Like most self-help articles, this one is mainly directed at the author, but see if you can relate. I like feeling good about myself, and I like it when other people like me and treat me well. That’s all pretty normal, but not always helpful. If I or you do nice things for people out of fear that we will be neglected or rejected, or if we judge our own actions against what an idealized good person would do, we will make our lives more stressful than they need to be.
Equally important, we may interfere with other people’s growth and life path by trying to make things too easy for them. We might help them cope or help them succeed, but at the same time deprive them of important learning experiences. Not that helping is wrong, but I want to do it more consciously.
The need to be good or at least to be liked, which often takes the form of compulsive helping, is called “people-pleasing,” and it’s considered an anxiety reaction. Psychotherapist Amy Morin says people-pleasing usually derives from low self-concept or having a traumatic childhood. It can harm you by sucking up energy and time you need for yourself, and can annoy others if we flake out on things you said yes to but were too overcommitted to deliver. There are worse character faults — it’s better to please people than to injure them — but it doesn’t do nearly as much good as we think.
I am learning that many times people would be better off if I didn’t try to please them. I’m sharing five of these behaviors, because I do them and you may do them too, and because you may not have heard good reasons not to. Not saying to never please people or help them — that would be awful — but think about it and pick your spots.
1. Just because someone doesn’t know something that we know, it doesn’t mean we have to tell them. They may not want to or need to know. They may not believe you or understand you, because you’re not the right person to tell them. And let’s face it, you could be wrong.
More critically, you may be blocking them from a much richer and deeper experience of finding out for themselves. It’s like psychotherapy; the therapist usually knows what’s wrong after one session, sometimes after 10 minutes. But it does no good to tell the client what is happening; they won’t be able to take in what they are told. The skill of therapy is taking clients on a journey where they figure it out for themselves. Then they’ll be able to act on the knowledge.
2. Just because someone is bored, It doesn’t mean we have to entertain them. We may be interfering with their learning to entertain themselves, which we won’t always be there to do.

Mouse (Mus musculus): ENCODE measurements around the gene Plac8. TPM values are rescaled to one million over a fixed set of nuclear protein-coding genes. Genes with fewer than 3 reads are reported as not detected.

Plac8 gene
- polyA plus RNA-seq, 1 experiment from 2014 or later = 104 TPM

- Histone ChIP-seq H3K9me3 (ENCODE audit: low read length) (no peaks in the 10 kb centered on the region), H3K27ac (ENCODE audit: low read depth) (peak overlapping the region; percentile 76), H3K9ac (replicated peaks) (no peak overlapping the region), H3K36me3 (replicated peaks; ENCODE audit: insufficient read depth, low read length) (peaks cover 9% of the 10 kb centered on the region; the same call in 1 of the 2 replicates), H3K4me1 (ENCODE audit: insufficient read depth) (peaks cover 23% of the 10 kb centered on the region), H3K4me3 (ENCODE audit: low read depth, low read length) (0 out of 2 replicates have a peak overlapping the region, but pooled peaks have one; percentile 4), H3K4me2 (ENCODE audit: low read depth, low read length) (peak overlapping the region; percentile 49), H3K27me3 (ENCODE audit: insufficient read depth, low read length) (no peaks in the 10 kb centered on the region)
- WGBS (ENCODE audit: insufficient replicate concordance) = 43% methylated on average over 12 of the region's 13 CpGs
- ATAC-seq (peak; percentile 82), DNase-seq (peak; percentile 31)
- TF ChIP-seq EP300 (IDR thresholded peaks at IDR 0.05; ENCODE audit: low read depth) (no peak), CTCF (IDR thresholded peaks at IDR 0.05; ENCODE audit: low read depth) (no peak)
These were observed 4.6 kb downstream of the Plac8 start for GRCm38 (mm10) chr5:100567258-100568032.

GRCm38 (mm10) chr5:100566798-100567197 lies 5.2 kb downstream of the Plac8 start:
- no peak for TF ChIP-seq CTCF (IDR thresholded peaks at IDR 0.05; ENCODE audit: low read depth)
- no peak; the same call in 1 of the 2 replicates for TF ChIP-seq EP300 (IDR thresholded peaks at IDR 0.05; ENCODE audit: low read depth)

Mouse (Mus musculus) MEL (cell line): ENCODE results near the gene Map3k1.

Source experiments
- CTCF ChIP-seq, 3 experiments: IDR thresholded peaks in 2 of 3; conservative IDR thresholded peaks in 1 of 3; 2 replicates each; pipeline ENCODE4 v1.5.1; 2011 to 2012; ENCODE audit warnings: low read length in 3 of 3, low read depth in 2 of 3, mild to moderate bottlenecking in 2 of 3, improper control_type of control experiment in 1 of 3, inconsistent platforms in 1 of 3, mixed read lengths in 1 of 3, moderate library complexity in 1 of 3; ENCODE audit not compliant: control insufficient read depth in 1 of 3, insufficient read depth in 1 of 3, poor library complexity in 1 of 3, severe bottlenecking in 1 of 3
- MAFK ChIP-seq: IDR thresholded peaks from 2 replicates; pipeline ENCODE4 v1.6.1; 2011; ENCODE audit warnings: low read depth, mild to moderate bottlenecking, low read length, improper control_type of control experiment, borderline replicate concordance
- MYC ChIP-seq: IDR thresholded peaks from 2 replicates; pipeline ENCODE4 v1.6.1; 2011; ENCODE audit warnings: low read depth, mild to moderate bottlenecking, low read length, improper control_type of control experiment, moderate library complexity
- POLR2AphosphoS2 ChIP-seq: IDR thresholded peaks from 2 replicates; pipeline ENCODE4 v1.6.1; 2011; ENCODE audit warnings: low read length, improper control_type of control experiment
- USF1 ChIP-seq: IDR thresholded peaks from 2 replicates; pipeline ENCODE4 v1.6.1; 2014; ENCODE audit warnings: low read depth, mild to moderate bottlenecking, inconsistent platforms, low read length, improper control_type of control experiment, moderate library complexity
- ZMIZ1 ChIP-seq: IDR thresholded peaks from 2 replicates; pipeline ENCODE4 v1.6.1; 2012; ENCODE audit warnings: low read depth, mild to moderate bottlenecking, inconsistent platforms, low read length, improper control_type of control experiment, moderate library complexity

3. When someone is sad, we don’t have to cheer them up. Grieving or feeling frustrated might be what they need to do to learn what they need to learn. Even depression can be a healing journey sometimes. It won’t last forever.
People-pleasing can easily become enabling. If a drinker feels guilty because he went on a binge and missed his wife’s birthday, telling him to go easy on himself may not be what he needs to hear. Making someone feel better is not the same as making them better or making their situation better. I often make this mistake; I’m good at cheering folks up, but am I doing it for their benefit or to make myself more comfortable?
4. Especially with children, making them happy really should come second to helping them grow. The Dalai Lama meditates five hour a day, and even he can’t be happy all the time. Hard feeling always come, and kids need to learn how to self-soothe. We can give them hints e.g. “here’s your teddy bear;” “tell your brother how you feel,” but their mood is not our responsibility. Inability to self-manage mood is a major disability for kids; which is why people-pleasers make lousy parents.
5. Just because you’re in someone’s way, physically or metaphorically, that doesn’t mean you have to move. You might have more need to be there than they do. It’s usually easy to step aside, and why wouldn’t you? But sometimes you need to take up space, and they can work around you. Would a tree move in your situation?
You don’t have to help people all the time. When the world brings us a chance to help, we should do it with enthusiasm and gratitude. Other times, take care of yourself. You don’t have to solve every problem or even make it better.
If you’ve read this far and got the idea that pleasing people is bad and helping people is wrong, I have failed. Both helping and pleasing people usually do more good than harm. I try not to miss opportunities to thank or compliment people, when I can do it honestly. Sometimes people truly need help and will not be able to grow or move at all without it. But that’s not everyone; it’s not all the time. My core idea is that hard feelings and problems are parts of life. People don’t need to be protected from them; they just need people with whom to face them.
Similarly, it’s taken a lifetime for me to learn that we don’t need everyone to like us all the time. Whatever we do, some will like us and some will block us. We can be good people even if some don’t see us that way.